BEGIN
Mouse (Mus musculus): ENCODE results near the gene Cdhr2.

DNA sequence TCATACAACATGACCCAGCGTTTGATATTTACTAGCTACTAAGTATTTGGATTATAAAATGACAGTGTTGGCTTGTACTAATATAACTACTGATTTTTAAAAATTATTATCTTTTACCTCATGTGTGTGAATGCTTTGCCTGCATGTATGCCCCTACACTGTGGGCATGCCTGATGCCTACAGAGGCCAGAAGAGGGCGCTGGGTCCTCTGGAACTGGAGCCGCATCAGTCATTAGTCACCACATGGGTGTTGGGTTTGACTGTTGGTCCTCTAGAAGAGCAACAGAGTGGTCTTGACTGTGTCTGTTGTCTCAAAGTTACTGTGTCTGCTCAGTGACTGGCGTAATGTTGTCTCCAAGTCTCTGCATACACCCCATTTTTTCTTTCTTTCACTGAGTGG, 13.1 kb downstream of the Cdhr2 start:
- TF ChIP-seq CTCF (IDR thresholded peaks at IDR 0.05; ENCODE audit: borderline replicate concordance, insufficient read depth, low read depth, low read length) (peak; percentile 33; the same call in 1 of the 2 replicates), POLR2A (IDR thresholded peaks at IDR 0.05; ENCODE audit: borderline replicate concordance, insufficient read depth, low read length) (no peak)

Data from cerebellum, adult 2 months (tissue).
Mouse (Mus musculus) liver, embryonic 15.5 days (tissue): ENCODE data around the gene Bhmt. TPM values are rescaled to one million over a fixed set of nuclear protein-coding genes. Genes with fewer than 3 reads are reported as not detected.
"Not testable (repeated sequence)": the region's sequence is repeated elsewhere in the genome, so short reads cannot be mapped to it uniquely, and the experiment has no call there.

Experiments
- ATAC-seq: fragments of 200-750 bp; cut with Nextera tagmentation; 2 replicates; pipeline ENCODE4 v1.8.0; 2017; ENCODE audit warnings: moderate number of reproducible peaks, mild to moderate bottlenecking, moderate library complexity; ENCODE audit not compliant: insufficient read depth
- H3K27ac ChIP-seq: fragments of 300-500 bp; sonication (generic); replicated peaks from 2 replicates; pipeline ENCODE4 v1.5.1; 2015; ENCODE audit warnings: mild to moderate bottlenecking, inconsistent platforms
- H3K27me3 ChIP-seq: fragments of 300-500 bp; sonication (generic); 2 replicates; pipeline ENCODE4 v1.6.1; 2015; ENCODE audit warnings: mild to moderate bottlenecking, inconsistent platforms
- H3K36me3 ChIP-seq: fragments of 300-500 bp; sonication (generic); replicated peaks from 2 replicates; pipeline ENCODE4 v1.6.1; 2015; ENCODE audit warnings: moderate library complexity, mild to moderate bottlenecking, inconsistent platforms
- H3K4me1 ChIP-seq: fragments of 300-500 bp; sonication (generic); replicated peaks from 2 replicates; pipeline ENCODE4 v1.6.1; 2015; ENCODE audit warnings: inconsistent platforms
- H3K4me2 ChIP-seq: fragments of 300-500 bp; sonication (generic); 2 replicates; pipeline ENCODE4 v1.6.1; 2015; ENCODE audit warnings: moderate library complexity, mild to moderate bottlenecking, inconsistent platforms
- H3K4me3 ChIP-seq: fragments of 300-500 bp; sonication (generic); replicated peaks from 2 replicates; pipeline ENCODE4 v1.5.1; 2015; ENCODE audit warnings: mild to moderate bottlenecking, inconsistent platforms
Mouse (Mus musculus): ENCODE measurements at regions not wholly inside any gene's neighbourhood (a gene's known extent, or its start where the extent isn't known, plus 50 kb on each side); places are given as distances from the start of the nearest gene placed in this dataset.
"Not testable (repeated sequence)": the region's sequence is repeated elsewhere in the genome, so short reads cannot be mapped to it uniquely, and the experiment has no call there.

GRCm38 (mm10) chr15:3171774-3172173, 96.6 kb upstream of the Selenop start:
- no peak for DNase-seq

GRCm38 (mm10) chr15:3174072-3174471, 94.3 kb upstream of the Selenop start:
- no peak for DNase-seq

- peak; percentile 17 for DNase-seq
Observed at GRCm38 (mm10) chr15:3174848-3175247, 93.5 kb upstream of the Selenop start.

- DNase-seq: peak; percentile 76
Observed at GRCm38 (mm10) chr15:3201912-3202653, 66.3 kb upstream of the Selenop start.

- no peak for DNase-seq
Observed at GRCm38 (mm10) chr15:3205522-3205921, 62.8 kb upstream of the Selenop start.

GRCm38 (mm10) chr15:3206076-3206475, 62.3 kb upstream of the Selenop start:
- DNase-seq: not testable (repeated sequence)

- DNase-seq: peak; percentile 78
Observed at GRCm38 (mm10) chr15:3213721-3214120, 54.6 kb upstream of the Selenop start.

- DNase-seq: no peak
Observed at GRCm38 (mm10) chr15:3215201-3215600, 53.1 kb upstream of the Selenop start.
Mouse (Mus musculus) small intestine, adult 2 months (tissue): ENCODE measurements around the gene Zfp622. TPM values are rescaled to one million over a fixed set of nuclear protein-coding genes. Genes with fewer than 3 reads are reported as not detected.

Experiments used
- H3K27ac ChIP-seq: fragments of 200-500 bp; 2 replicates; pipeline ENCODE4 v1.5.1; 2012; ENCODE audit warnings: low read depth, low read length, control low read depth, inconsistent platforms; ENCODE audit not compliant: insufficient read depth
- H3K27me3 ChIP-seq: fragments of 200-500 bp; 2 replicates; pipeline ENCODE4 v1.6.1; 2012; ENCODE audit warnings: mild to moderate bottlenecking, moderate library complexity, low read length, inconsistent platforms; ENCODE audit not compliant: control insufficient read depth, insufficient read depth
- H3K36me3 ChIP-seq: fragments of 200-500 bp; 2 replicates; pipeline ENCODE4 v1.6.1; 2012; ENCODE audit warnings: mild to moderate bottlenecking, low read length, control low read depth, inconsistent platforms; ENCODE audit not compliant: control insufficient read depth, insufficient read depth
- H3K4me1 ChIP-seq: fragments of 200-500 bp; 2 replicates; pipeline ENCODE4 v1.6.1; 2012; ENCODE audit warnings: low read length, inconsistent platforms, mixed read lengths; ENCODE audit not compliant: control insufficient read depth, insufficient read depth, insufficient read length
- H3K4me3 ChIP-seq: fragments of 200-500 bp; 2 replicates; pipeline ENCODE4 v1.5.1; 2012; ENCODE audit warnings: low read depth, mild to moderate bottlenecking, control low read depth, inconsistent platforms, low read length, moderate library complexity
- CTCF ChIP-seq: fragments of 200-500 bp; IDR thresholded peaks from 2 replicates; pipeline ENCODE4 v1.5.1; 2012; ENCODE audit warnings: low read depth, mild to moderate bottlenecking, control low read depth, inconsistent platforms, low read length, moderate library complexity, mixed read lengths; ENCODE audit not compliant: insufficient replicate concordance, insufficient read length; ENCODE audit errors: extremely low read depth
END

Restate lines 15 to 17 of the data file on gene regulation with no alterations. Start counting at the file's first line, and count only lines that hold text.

Mouse (Mus musculus): ENCODE measurements at regions not wholly inside any gene's neighbourhood (a gene's known extent, or its start where the extent isn't known, plus 50 kb on each side); places are given as distances from the start of the nearest gene placed in this dataset.
"Not testable (repeated sequence)": the region's sequence is repeated elsewhere in the genome, so short reads cannot be mapped to it uniquely, and the experiment has no call there.

GRCm38 (mm10) chr15:3171774-3172173, 96.6 kb upstream of the Selenop start: